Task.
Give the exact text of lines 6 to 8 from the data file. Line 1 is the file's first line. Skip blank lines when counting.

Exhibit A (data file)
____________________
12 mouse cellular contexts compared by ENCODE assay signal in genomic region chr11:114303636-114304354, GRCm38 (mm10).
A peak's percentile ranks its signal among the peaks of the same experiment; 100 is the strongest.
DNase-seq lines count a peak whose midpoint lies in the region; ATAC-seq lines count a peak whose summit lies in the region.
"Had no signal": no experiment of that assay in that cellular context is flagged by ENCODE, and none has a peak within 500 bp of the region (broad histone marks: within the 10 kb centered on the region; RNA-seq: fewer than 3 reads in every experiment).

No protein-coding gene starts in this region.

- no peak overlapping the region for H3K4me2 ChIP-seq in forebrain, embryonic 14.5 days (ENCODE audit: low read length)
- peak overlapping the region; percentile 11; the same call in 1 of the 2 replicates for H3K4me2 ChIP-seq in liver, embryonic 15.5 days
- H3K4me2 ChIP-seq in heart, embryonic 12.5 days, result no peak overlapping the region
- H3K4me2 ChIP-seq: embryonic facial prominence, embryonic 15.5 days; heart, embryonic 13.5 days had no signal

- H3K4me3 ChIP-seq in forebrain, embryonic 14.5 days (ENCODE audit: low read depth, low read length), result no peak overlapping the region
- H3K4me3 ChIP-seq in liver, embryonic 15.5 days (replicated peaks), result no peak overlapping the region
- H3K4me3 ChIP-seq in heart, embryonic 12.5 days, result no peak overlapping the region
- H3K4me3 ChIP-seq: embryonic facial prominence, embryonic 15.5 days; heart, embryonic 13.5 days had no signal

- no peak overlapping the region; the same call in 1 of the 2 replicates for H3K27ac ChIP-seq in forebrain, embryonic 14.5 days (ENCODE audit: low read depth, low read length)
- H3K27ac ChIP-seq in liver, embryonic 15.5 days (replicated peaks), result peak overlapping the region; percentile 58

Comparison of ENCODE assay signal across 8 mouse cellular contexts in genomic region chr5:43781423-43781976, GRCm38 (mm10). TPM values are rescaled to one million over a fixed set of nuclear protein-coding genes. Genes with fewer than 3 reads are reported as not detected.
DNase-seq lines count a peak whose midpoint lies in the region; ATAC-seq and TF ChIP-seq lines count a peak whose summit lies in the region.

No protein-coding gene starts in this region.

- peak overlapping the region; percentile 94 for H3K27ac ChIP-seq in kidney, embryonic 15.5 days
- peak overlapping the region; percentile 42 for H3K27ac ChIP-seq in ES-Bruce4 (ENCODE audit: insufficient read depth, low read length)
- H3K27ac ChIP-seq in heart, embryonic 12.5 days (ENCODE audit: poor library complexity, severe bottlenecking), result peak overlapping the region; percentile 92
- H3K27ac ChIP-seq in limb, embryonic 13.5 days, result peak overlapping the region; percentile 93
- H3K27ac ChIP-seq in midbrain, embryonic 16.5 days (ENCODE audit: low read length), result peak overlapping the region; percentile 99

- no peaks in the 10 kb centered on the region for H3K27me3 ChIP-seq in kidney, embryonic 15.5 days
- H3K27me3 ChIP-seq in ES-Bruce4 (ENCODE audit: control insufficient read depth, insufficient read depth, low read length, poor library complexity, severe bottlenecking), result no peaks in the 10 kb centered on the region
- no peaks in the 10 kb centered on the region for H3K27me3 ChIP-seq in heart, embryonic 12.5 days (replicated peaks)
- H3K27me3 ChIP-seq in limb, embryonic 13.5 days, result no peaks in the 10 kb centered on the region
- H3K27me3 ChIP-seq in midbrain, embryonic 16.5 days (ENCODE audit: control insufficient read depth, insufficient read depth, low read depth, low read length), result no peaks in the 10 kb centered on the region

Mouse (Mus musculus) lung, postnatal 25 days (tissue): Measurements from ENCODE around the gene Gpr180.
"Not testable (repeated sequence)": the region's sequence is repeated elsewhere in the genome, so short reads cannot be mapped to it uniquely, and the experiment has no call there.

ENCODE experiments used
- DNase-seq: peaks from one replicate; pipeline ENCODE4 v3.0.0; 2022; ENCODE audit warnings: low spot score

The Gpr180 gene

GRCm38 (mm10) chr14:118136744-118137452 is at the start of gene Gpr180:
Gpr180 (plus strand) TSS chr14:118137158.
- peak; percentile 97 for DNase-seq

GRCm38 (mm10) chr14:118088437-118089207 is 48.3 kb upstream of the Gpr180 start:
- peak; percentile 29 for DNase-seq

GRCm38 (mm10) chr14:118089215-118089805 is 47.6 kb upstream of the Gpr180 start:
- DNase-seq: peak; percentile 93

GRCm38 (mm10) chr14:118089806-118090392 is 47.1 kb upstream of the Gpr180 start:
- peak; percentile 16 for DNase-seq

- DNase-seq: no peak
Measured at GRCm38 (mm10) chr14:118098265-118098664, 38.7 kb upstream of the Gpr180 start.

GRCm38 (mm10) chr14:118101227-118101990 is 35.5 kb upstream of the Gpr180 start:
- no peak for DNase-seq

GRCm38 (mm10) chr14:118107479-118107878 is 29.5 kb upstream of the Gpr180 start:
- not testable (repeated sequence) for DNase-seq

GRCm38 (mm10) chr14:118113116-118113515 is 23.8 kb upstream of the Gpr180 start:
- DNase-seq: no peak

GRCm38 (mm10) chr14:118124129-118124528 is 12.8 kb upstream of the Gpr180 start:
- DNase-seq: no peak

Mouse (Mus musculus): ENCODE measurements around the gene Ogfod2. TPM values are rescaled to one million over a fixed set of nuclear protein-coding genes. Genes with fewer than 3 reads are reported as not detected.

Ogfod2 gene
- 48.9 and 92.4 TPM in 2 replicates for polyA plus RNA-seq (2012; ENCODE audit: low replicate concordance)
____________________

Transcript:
- no peak overlapping the region for H3K4me2 ChIP-seq in forebrain, embryonic 14.5 days (ENCODE audit: low read length)
- peak overlapping the region; percentile 11; the same call in 1 of the 2 replicates for H3K4me2 ChIP-seq in liver, embryonic 15.5 days
- H3K4me2 ChIP-seq in heart, embryonic 12.5 days, result no peak overlapping the region